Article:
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Welcome to Mrs Darley's Blog

This blogspot has been created especially for those who wish to share their ideas and thoughts about the natural world as the year turns and the ancient Pagan festivals that were once celebrated by our ancestors.

Poetry, prose craft work, ancient cure craft and general thoughts and feelings on how the change in the weather and seasons makes you feel are all encouraged and welcomed.

Mrs Darley was my once next door neighbour when I lived amongst the wilds of Bodmin Moor in Cornwall back in the early 1990's. Her charismatic ways and unending wisdom lead me on a journey of self discovery as I spiralled ever further into her magical world.

She has since become the central character in the 'Mrs Darley' series of books.

Mrs Darley's Pagan Whispers

Mrs Darley's Moon Mysteries

Mrs Darley's Pagan Elements

Mrs Darley's Pagan Healing Wisdom

Friday, 24 December 2010

Seasonal Fayre

Regardless of our spiritual beliefs, many of us will be tucking into what we assume is traditional Christmas fayre tomorrow, including turkey and Christmas pudding, but perhaps surprisingly, these familiar foods are not as traditional as we might think!

During the 15th century, the wealthy ate boars head, which was trumpeted to the table to show its importance. Our ancestors too, held this dish in high esteem as it was revered by both the Celts and the Vikings.

During the 17th and 18th centuries boar was superceded by swan and peacock, then by beef, until the 19th century when the Victorians introduced turkey as a cheap alternative, although records show that turkey was served at Christmas as early as 1542.

Plum porridge was an old Christmas dish, which, over the centuries became thicker and thicker until it took the form of our now familiar Christmas pudding, which first appeared around 1670. It also became the hiding place for silver coins, the good luck symbols which were originally hidden in the Twelfth Night Cake.

Whatever your preference and whatever your path, may the returning light shine bright in your life.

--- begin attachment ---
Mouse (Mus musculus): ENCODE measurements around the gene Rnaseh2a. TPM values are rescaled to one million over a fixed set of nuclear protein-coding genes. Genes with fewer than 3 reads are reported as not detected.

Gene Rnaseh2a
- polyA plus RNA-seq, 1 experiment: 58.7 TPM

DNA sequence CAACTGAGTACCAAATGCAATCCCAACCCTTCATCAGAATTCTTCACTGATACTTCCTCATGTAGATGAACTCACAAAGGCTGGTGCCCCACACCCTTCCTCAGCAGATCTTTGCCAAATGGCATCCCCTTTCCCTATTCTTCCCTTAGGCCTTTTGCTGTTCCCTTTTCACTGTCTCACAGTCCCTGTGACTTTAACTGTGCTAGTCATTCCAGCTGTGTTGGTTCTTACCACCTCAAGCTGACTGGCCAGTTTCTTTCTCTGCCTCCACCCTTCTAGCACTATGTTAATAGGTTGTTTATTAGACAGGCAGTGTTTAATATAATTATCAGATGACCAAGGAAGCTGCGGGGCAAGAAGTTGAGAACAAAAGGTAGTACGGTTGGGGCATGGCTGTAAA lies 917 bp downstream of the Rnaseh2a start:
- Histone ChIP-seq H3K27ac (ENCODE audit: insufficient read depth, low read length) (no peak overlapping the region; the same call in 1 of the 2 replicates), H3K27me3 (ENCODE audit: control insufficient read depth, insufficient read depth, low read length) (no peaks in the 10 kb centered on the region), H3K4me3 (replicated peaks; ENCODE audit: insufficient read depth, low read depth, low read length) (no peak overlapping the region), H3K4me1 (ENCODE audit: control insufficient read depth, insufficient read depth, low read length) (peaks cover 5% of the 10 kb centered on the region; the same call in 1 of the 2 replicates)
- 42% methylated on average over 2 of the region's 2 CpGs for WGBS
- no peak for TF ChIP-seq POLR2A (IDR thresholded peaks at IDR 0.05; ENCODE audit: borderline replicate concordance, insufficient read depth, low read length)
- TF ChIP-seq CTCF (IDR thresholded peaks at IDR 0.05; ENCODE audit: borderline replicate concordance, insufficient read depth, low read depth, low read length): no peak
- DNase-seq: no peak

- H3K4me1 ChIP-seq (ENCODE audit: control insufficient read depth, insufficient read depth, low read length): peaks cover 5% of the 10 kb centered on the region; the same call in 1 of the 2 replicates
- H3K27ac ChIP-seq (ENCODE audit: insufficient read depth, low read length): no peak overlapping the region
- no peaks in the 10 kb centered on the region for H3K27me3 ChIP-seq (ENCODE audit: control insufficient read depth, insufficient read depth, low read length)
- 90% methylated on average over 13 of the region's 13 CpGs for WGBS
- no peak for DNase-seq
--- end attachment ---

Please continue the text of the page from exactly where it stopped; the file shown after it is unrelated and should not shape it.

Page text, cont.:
'Mrs Darley's Pagan Whispers.'

Tuesday, 21 December 2010

Winter Solstice Blessings

On this the shortest day of the year, the light of hope shines in the darkness and heralds a time of renewal and beginnings. The following is an extract from 'Mrs Darly's Pagan Whispers'.

'Leaving for work one morning just as it was getting light, a few days before Christmas, I could just make outthe silhouette of Mrs Darley sitting on her doorstep, wrapped cosily in a warm shawl. Thinking she was locked out, I asked if she needed any help.
She shook her head, "No thank you dear, I'm waiting."
"I see," I said, not wishing to ask for whom.
"I'm waiting for the sun," she said, answering my silent question. "This is one of the most momentous occasions of the northern hemisphere when the sun begins His journey back to full strength. Most people let it slip by without a word, without even knowing. You should stay a moment."
"I can't," I said, "I have an early meeting."
"So have I," said Mrs Darley, her eyes never wavering from the distant horizon.'

Solstice blessings.

Saturday, 18 December 2010

Winter Solstice at Newgrange

Next week heralds an exciting time, for the solstice, the full moon and a lunar eclipse all converge on the 21st, the day which heralds the return of the sun.

For the Irish Celts, the winter solstice was held in high esteem as evidenced by the magnificent burial tomb at Newgrange in the Boyne Valley in County Meath, a monument which predates both the pyramids and Stonehenge and which took 40 years to build.